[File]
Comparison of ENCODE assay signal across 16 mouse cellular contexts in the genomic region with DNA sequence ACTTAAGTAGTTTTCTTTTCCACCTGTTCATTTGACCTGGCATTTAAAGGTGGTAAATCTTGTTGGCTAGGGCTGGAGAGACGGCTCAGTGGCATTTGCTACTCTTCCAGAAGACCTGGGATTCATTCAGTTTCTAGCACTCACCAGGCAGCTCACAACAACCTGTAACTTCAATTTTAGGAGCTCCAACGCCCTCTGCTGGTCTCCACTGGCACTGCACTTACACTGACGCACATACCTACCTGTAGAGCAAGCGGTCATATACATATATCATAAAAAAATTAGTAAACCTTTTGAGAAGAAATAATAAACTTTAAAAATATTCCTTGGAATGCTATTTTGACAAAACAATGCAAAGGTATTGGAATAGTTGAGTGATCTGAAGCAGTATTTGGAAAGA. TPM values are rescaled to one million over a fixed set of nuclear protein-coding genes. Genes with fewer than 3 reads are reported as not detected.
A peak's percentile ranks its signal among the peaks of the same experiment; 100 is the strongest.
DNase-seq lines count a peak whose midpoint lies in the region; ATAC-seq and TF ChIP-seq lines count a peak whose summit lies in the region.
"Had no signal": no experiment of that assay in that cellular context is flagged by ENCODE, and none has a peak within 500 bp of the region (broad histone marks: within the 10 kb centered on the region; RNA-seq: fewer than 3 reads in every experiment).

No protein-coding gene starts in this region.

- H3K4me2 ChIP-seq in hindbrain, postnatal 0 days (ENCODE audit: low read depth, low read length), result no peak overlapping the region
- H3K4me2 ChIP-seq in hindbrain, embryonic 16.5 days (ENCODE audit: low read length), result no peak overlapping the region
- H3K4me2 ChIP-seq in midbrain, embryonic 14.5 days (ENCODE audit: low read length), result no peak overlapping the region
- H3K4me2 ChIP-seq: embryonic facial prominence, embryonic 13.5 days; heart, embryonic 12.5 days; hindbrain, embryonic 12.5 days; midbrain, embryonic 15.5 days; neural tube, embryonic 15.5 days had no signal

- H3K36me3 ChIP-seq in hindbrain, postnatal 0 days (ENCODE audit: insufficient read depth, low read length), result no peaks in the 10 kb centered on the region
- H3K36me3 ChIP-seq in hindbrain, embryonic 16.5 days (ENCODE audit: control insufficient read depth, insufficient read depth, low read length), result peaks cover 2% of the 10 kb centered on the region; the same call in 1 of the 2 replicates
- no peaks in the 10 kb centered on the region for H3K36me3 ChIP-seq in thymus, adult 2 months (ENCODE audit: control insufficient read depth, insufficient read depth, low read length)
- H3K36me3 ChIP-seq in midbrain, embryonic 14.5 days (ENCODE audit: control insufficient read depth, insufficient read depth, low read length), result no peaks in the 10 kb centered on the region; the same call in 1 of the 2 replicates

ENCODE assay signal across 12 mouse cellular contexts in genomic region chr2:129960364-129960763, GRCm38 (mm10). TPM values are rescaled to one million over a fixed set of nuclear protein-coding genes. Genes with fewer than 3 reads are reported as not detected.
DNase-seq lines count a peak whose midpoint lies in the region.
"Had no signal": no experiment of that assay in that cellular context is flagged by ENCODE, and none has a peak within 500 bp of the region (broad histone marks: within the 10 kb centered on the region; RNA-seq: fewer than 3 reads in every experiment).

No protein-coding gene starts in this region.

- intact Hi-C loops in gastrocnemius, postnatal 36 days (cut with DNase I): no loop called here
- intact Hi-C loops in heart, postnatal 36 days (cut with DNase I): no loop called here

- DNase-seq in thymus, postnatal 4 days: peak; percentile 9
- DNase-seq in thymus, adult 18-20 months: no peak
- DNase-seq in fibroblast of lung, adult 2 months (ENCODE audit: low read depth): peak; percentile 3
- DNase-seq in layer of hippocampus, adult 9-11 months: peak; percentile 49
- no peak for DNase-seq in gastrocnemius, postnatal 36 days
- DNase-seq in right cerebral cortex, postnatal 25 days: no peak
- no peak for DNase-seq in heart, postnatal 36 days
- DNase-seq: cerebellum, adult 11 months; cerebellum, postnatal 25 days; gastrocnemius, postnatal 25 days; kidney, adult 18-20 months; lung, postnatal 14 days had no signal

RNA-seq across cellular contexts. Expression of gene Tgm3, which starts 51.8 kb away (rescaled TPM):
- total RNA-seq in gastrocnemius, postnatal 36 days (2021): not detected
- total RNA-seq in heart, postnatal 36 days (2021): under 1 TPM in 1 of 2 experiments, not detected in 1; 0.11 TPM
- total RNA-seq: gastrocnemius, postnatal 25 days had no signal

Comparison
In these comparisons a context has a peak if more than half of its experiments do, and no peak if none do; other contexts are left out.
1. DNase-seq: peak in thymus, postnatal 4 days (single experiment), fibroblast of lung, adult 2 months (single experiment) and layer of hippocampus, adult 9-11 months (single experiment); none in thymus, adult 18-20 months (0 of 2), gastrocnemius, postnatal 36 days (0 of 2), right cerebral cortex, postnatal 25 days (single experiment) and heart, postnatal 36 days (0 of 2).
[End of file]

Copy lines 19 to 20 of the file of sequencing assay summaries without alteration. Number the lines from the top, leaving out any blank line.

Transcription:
- intact Hi-C loops in heart, postnatal 36 days (cut with DNase I): no loop called here

- DNase-seq in thymus, postnatal 4 days: peak; percentile 9